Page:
The following HTML text is provided to enhance online
readability. Many aspects of typography translate only awkwardly to HTML.
Please use the page image
as the authoritative form to ensure accuracy.
Deconstructing the Computer: Report of a Symposium
during this presentation would be where new applications and market growth might come from. In contrast, the technology of laser and ink-jet presentation seemed almost infinite in its potential applications—particularly on the ink-jet side, where the printing of words on paper had led, somewhat surprisingly, to the spraying of genetic material onto gene chips and to the manufacture of flexible plastic circuitry and organic semiconductors.
The first speaker, Ken Walker, was the veteran of start-ups in Silicon Valley and elsewhere and had until shortly before held the post of Vice President for Technology Strategy at Philips Electronics.
CD/DVD: READERS AND WRITERS
Kenneth E. Walker
Despite being “one of the casualties” of Silicon Valley’s recent downturn, Mr. Walker said he was “still bullish on the future.” He proposed a quick review of the state of the art to begin his talk on developments in optical storage, which he described as an established business that was not so much technology-driven as operationally driven. Pursuing the theme of the migration of technology, he noted that value was moving away from the creation and sale of drives and into the integrated circuits necessary to create drives and read the data, as well as into the optical pickup unit: that combination of a solid-state laser and plastic lensing that reads the optical device. While DVD and CD readers had become standard on PCs, certain limits in those devices’ capabilities were starting to be reached. Top-of-the-line CD devices, available from mass-market appliance and CD vendors, were rated at 48X to 52X (or 48 to 52 times the speed of the original audio compact disc), the equivalent of around 200 km/hour—a speed approaching the reigning physical limit for CDs, since operating at higher speeds would cause the disc to shred within the drive.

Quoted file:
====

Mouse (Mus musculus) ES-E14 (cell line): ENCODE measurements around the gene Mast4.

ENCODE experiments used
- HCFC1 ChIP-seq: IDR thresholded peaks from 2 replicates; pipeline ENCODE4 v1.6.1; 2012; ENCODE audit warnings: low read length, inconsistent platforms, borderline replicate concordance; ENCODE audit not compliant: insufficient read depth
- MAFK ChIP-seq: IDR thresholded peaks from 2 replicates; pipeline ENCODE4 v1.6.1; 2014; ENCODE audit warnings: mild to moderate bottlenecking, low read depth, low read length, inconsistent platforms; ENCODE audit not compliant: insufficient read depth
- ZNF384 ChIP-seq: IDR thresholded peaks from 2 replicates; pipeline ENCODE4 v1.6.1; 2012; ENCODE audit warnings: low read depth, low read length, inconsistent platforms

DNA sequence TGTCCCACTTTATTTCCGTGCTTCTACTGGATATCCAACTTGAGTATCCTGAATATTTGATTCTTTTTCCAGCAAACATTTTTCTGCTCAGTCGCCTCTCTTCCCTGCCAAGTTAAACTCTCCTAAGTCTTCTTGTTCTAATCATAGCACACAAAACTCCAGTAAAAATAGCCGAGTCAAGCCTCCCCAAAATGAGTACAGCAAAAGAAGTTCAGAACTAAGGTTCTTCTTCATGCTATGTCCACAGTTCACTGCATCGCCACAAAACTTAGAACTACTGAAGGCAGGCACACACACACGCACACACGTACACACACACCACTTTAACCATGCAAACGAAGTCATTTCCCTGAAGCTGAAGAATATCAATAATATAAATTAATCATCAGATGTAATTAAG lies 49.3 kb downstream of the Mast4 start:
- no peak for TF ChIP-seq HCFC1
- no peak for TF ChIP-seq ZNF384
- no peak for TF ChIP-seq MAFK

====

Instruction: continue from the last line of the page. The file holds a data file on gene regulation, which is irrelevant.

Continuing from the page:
But if physics had placed a wall before the industry, a new set of capabilities had come along in extensions to the rewriteable CD-RW referred to as “Mt. Ranier” or CD-MRW. With Windows XP and a CD-MRW drive, Mr. Walker explained, it was no longer necessary to erase everything on the disc in order to add something to it; instead, material could be dragged on and off. Predicting that the optical device’s future would be as “the next floppy,” he remarked that after a long tenure the floppy was dead—PCs were being shipped without them—and the CD was taking its place. At the same time, however, a battle was taking shape between read/write and rewrite. Drives labeled DVD−RW and drives labeled DVD+RW were being made according to very different standards of rewrite-ability. In DVD−RW, a rerecordable format, a disc could be used a thousand times, but adding anything required erasing it and rerecording. In DVD+RW, which resembled CD-MRW, additions could be made incrementally and sequential erasures were possible, with whole segments able to be erased and reused.